The Pittsburgh Of Poland: Zabrze's Guido Coal Mine Focuses On Industrial Tourism As Poland Shifts To Cleaner Energy

on September 04 2013 6:02 AM
Guido Coal Mine
Gregory Dziwicz leads a tour of the Guido Coal Mine in Zabrze. International Business Times/Howard Koplowitz

ZABRZE, Poland -- It was once the Pittsburgh of Poland, home to Europe’s deepest coal mine, steeped in centuries of tradition. But now that Poland is drifting away from coal in favor of cleaner energy technologies, what do you do if you’re the Guido Coal Mine?

Instead of fully reinventing itself, Guido is showcasing its coal mining history while also branching out into holding wedding receptions and theater performances 320 meters (1,050 feet) below the ground, in what Zabrze leaders are calling industrial tourism.

Guido, in the coal-rich region of Upper Silesia, opened in 1855 and was named after Count Guido Henckel von Donnersmarck, one of the richest men in the area at the time. Coal mining shut down here in 1920 because coal quality declined due to high sulfur content; the coal mine then became experimental. While not the oldest mine in the region, where coal had been the main driver of the economy since the 17th century, Guido is the deepest, the equivalent of an upside-down Eiffel Tower.

“The mining industry [was] present here for at least 300 years,” said Gregory Dziwicz, a tour guide who also served as a translator for Zabrze officials giving their pitch on the city’s industrial tourism plans.

Guido currently attracts 200,000 visitors a year, with a goal of reaching 250,000 by 2015. Tours include accessing the mine via a narrow shaft (claustrophobics are warned) and demonstrations of how miners used to extract coal from Guido decades ago.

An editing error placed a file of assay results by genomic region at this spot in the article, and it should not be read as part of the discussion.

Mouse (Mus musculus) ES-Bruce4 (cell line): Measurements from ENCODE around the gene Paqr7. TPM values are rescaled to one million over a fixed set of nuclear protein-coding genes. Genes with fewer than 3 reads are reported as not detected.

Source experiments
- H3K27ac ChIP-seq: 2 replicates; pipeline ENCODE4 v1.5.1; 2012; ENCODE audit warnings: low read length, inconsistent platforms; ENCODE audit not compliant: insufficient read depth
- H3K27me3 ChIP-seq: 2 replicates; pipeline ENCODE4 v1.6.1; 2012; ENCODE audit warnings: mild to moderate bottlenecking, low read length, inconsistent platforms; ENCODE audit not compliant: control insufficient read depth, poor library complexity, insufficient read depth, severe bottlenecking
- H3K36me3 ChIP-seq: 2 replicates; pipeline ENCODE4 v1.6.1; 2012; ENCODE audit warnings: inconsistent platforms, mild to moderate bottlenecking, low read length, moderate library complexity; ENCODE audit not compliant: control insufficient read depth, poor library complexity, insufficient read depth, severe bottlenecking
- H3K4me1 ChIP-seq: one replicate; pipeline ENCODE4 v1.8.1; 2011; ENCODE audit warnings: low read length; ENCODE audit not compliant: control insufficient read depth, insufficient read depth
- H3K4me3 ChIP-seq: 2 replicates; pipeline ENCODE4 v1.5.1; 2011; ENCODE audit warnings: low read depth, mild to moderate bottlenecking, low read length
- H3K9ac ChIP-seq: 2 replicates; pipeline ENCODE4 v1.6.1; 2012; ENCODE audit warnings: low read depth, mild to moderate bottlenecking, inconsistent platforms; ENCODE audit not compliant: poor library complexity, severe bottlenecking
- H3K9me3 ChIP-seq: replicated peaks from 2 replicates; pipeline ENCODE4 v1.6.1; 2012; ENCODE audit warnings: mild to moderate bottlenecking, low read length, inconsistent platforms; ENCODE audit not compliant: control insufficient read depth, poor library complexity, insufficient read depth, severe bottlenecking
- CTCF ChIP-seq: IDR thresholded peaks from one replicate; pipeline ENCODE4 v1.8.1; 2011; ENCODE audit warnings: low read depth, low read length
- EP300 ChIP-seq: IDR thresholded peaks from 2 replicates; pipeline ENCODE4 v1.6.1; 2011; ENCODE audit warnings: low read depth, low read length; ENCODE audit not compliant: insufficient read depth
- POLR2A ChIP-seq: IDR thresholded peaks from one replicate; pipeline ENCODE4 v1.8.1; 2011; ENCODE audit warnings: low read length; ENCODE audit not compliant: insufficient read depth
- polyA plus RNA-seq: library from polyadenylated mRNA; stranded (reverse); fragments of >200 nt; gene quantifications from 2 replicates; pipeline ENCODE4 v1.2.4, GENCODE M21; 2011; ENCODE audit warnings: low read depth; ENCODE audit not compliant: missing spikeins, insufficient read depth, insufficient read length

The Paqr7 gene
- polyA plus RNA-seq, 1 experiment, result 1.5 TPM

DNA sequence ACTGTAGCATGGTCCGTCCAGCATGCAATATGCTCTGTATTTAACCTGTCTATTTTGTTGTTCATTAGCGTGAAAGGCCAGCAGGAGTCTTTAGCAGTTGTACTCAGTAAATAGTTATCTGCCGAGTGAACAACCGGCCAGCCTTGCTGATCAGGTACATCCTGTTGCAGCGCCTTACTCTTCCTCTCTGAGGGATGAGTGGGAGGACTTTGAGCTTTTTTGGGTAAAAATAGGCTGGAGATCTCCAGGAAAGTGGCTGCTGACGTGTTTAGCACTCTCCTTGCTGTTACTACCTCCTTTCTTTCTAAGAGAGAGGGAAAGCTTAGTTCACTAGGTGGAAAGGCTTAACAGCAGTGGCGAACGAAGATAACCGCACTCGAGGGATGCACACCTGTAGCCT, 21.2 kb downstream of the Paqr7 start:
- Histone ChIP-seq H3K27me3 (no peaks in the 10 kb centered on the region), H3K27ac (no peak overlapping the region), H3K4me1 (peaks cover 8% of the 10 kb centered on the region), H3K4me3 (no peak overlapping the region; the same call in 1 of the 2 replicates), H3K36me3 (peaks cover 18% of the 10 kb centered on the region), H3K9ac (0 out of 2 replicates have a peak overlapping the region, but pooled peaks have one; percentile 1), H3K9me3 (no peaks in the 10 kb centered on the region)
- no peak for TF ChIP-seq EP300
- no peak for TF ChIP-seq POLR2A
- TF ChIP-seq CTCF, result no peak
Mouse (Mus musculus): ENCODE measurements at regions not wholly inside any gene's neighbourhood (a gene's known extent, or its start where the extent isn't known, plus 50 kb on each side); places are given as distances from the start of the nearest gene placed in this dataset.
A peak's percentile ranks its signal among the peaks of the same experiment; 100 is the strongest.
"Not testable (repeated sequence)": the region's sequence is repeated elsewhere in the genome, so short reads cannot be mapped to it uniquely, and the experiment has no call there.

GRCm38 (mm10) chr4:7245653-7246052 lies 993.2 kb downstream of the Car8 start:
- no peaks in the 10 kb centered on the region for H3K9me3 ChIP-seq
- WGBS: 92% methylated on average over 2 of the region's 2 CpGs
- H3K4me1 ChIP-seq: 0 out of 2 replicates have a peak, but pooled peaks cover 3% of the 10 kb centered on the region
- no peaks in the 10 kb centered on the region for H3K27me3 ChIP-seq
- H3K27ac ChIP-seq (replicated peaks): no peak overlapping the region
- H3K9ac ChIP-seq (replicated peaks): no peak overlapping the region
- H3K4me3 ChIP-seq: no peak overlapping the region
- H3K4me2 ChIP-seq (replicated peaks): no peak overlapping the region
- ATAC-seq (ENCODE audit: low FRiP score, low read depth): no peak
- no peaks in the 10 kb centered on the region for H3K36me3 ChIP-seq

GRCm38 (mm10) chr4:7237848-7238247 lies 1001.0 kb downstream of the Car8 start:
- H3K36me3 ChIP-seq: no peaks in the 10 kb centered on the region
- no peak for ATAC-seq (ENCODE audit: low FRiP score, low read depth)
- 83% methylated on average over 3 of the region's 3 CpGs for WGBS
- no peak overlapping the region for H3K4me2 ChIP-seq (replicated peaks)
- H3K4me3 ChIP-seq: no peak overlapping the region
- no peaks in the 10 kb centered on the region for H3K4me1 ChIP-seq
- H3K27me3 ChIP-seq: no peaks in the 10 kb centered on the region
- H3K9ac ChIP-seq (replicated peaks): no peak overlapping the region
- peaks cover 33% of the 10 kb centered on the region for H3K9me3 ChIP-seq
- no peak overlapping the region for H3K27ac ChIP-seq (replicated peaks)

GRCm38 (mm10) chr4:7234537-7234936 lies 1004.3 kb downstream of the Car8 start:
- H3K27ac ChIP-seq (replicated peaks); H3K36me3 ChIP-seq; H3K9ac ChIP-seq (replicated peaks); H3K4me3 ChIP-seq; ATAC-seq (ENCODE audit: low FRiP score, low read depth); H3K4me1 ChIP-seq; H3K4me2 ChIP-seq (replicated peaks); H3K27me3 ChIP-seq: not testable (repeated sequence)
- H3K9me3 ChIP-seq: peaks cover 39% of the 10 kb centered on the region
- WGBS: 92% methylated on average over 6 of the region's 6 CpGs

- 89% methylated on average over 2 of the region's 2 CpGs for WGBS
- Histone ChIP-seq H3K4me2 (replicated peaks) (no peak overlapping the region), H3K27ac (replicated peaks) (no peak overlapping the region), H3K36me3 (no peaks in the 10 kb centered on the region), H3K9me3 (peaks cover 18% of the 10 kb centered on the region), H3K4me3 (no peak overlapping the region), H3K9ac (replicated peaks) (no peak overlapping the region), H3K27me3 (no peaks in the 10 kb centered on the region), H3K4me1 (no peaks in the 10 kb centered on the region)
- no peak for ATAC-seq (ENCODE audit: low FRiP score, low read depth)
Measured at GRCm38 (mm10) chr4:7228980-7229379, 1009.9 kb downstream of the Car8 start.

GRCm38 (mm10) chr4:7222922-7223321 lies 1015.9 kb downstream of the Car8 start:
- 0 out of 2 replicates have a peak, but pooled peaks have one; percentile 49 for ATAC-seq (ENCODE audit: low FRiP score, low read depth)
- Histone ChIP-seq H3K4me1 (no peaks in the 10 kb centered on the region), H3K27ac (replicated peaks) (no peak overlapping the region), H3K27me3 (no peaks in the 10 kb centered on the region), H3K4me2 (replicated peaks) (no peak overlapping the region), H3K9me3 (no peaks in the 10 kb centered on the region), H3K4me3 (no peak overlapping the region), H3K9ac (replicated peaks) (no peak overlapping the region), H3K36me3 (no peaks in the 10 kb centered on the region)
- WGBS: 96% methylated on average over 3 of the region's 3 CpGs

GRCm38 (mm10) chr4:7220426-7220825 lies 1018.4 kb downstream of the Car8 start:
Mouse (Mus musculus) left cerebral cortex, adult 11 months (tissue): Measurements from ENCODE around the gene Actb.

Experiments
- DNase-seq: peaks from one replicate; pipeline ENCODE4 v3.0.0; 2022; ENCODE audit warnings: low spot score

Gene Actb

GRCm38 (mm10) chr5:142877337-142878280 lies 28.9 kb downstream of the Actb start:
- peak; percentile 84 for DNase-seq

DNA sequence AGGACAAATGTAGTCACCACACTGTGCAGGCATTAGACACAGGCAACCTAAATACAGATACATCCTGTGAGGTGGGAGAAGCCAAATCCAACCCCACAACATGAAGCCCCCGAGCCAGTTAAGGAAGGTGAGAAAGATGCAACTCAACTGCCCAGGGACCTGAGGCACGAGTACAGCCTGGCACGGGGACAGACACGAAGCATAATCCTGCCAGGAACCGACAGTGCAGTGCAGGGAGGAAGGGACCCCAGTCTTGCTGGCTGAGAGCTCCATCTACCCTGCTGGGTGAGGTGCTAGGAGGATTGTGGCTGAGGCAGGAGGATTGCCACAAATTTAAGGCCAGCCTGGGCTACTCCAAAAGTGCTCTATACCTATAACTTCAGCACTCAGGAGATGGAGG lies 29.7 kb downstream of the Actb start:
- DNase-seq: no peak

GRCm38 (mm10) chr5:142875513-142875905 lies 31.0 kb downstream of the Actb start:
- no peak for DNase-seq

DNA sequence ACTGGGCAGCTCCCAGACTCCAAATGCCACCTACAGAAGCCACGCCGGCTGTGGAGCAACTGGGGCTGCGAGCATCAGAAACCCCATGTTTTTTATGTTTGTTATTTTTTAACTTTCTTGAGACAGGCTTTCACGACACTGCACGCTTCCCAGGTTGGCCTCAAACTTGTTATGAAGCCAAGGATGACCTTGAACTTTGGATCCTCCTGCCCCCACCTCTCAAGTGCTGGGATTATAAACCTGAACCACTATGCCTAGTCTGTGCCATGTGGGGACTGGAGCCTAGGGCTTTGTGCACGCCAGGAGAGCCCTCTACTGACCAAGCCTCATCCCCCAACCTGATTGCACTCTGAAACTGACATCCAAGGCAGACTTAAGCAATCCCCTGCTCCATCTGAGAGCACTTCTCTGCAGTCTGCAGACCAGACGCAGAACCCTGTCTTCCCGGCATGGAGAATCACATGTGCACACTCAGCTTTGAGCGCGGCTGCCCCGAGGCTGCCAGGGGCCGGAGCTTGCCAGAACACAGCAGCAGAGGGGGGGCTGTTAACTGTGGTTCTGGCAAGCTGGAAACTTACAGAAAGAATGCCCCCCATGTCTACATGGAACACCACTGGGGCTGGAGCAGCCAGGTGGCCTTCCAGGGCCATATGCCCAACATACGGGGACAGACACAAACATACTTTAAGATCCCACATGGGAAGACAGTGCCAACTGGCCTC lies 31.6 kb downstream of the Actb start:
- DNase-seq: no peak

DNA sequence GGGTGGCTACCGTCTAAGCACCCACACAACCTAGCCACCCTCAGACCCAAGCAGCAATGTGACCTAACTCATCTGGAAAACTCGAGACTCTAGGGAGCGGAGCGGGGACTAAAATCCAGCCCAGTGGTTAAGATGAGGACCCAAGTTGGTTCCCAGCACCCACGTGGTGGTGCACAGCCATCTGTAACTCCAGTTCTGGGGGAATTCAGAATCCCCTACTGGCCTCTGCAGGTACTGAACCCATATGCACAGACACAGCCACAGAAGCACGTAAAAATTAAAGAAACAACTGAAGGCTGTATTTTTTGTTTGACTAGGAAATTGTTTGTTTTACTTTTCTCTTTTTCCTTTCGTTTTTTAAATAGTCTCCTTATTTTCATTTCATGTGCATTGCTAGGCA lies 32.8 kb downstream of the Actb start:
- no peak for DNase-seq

To help drive up tourism figures, Zabrze is trying to get Guido recognized as a Unesco World Heritage Site. But that campaign is being waged half-heartedly, according to Igor Cieslicki, Zabrze’s deputy mayor.

“As a promotion, it’s pretty important,” Cieslicki said of the Unesco designation. “But Unesco could impose certain obligations. As far as I’m concerned, it’s good to say we’re still applying for it but it won’t be good if we were successful.” Unesco would make it harder to alter the existing features of the site -- and, said Cieslicki, “We want to leave some things but we also want to propose something to earn money.”

Outside of Guido, Silesia is transitioning from its coal mining roots to other industries. Cieslicki noted that General Motors (NYSE:GM) set up shop near Zabrze and that IBM (NYSE:IBM) plans to open a facility in nearby Katowice, employing 4,000 people.

The hope is that some of those jobs will go to Zabrze’s young people, the descendants of people who relied on the coal mines for work. Cieslicki noted that it would be too late to retrain miners in the area, as most of them retire by the time they’re 45 years old.

“The point is to create new jobs for their children,” he said. 

More News from IBT MEDIA